An Open Letter to Our Community

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Dear Community Members,

My son, Caio, is diagnosed with Autism Spectrum Disorder.  He was diagnosed a few months before his third birthday. He was nearly non-verbal, developmentally delayed in every aspect and suffered from sensory sensitivities that made daily living very challenging for him. The following year his father and I were divorced, and have co-parented Caio with his best interests at heart ever since.

Caio attended daycare at Hudson Country Montessori and received Birth to Three services, for which I will be forever grateful. Caio’s team worked with us, and after weeks of 20 hours a week intervention we began to see Caio develop and improve, filling our hearts with hope for his future.

In 2015, once he turned 3, he aged out of the program and we turned to the Danbury Public School System for his special education needs. He started to attend Cottage Street Mixed Peer program, and although the staff could not have been more caring, there was a considerable reduction of services provided to him compared to the Birth to Three programs. Caio went from receiving 20 hours of individual therapy and intervention for his autism a week, to only 7.47 hours of special education a week including individual sessions at Cottage Street.

Caio started to plateau and eventually regressed in some areas.

At age 4 Caio returned to Yale for his 2 year follow-up evaluation.  They recommended 40 hours of intervention a week. We had the approval from the insurance company for 40 hours of treatment with autism ABA specialist but no way to deliver the hours unless they were also delivered in a school setting which was not possible at Cottage Street. His father and I decided that the best course of action for Caio was to be in a private school, where they would allow his autism interventionists to come in for the set amount of hours needed in order for the insurance to pay for his care. That school is Saint Joseph’s in Danbury, which has been a phenomenal community for our little one where has thrived academically and behaviorally.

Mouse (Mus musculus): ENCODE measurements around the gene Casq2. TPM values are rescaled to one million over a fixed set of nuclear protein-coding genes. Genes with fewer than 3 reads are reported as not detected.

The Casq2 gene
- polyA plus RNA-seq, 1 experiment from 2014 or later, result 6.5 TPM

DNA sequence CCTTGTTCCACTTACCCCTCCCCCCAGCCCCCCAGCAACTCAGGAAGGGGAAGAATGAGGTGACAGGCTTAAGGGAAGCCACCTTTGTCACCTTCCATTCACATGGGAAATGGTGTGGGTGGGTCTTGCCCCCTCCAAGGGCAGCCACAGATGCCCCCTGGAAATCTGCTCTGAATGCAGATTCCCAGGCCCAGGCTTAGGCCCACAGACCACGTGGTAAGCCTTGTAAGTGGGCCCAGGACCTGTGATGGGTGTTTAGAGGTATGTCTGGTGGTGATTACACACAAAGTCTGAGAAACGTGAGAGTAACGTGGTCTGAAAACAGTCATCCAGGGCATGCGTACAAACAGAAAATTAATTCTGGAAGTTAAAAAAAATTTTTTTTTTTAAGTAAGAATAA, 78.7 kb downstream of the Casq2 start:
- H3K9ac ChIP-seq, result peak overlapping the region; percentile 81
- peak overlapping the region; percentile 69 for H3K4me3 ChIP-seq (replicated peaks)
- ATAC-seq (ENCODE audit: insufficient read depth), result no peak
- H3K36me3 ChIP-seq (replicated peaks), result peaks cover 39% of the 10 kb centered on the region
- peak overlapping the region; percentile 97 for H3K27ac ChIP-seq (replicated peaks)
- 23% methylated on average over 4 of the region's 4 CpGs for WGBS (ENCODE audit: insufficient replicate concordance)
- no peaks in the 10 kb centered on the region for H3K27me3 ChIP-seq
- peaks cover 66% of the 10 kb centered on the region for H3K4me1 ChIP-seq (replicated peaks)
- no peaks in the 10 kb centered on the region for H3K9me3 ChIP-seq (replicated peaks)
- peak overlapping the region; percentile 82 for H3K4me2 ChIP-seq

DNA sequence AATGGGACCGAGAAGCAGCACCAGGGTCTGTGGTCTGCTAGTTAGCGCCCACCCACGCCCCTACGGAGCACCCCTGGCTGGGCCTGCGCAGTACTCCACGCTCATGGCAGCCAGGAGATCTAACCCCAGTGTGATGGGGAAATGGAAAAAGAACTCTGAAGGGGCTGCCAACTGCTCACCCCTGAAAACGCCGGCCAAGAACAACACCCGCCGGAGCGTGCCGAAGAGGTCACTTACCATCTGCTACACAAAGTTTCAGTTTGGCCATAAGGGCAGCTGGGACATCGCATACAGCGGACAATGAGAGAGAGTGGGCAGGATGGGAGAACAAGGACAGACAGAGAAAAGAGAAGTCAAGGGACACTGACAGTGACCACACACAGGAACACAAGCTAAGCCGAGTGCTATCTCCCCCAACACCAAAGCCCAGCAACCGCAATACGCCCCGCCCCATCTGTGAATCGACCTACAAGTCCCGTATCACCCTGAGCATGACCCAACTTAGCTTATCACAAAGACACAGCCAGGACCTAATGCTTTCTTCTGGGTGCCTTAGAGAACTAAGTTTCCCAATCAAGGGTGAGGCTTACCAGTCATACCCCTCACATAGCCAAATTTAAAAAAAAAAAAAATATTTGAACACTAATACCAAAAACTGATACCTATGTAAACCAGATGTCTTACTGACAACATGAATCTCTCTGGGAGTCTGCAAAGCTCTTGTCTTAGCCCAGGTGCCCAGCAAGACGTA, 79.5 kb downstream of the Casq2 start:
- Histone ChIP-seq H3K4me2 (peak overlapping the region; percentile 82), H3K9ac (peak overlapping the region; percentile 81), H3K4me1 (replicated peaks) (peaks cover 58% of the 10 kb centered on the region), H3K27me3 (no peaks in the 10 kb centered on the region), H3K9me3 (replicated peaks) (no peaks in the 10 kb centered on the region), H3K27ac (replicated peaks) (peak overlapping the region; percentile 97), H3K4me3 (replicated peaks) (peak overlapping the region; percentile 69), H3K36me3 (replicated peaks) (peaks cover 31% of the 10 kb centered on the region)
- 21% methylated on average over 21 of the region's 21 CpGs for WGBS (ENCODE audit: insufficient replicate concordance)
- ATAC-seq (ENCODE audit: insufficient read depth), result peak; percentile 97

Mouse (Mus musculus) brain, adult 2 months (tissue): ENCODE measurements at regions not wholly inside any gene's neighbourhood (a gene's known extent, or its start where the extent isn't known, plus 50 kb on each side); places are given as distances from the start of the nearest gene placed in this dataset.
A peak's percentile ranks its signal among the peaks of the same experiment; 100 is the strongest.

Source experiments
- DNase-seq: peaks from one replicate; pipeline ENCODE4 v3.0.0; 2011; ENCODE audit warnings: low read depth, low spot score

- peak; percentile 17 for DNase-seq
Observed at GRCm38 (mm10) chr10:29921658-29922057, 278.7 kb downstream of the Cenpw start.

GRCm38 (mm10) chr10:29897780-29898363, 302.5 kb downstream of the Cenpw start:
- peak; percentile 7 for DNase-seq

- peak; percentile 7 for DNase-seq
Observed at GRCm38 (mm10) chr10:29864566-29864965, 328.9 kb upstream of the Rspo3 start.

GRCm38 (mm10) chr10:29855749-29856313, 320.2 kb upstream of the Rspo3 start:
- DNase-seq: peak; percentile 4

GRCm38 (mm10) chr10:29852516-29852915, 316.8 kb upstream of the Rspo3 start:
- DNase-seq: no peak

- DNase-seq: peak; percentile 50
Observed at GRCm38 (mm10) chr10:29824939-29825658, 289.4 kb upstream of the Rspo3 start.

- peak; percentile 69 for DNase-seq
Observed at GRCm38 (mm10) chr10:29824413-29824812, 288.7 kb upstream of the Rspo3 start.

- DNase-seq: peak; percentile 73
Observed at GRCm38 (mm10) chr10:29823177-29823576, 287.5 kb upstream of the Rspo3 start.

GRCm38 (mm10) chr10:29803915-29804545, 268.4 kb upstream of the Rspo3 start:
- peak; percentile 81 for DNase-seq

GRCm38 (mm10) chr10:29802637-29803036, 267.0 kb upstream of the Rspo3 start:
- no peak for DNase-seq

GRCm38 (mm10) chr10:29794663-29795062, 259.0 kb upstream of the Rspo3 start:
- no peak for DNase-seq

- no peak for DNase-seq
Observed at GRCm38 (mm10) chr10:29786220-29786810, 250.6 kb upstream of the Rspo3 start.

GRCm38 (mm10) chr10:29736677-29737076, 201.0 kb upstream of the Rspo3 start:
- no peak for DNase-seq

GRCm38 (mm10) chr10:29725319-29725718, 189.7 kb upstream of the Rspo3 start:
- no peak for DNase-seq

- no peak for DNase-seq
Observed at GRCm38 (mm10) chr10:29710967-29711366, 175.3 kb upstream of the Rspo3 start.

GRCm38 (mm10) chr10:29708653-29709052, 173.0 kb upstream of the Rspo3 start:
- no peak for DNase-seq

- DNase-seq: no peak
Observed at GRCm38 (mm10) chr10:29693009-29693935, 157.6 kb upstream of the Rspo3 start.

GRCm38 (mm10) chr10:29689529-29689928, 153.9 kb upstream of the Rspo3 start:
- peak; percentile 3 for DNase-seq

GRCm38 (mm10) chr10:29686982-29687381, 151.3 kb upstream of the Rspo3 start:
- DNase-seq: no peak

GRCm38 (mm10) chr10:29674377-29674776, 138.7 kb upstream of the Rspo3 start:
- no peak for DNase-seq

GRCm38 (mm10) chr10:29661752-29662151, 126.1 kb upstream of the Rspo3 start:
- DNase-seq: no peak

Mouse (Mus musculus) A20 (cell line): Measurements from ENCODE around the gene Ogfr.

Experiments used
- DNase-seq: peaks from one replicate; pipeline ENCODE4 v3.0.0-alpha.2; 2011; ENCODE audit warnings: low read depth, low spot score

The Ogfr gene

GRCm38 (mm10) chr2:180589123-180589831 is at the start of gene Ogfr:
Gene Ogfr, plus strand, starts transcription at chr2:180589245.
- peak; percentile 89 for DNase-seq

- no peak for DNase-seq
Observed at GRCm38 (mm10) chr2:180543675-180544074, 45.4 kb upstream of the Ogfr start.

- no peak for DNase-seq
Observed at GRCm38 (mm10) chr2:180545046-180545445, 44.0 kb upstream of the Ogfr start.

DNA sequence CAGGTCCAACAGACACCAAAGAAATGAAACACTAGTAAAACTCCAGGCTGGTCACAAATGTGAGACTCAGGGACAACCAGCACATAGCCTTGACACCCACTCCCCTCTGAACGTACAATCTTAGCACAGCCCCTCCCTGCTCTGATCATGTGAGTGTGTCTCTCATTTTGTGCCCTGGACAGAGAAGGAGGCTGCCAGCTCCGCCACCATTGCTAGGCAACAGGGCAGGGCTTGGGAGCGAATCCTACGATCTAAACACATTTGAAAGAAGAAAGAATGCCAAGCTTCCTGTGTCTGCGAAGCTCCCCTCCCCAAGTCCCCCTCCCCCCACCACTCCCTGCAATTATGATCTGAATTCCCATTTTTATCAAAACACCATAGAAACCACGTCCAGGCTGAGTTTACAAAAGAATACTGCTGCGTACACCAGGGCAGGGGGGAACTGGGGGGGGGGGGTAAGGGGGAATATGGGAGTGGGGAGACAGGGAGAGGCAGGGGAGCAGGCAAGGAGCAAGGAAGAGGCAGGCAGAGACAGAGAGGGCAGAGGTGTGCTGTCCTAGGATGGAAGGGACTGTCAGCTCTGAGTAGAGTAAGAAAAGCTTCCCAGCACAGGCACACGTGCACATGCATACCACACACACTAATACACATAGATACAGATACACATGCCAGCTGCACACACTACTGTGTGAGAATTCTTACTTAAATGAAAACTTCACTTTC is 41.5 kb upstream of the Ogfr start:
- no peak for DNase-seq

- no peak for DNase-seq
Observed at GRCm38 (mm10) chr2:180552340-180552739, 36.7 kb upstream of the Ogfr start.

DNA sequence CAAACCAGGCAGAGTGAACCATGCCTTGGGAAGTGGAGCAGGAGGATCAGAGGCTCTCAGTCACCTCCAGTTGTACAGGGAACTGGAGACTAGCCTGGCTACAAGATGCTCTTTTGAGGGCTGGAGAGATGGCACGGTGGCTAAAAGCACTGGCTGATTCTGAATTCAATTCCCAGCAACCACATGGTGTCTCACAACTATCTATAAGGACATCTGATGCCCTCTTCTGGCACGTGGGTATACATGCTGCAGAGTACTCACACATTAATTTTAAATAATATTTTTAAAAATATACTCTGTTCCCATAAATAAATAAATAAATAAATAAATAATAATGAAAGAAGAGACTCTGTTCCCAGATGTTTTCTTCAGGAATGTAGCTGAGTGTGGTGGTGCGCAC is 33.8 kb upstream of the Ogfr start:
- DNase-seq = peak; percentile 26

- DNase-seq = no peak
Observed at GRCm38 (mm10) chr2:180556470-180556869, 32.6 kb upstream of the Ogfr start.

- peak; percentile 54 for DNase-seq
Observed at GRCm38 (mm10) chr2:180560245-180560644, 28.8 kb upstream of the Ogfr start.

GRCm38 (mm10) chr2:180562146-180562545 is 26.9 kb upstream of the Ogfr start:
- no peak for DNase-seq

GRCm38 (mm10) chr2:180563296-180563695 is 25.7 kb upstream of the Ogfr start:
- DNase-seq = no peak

It’s important for me to share this with the public because it’s very reason why I became involved in the process of running for the Board of Education back in 2015. I wanted to be part of the process, not just a bystander. I wanted to actively work to improve our schools.

To run for office is to step out in the public arena, to be open to scrutiny. Only those who have done it know what is like. Winning is not easy and depends on a variety of factors; many are out of our control. Losing is even harder, but there is a silver lining in the wisdom gained in the process.

I welcome criticism and dialogue, since both are certain pathways to personal growth.

While some people may disagree with my appointment to the Board of Education, even though the legal precedent is very clear, the right to voice their opposition is the beauty of our country.  And I appreciate those who are able to do so without personal attacks.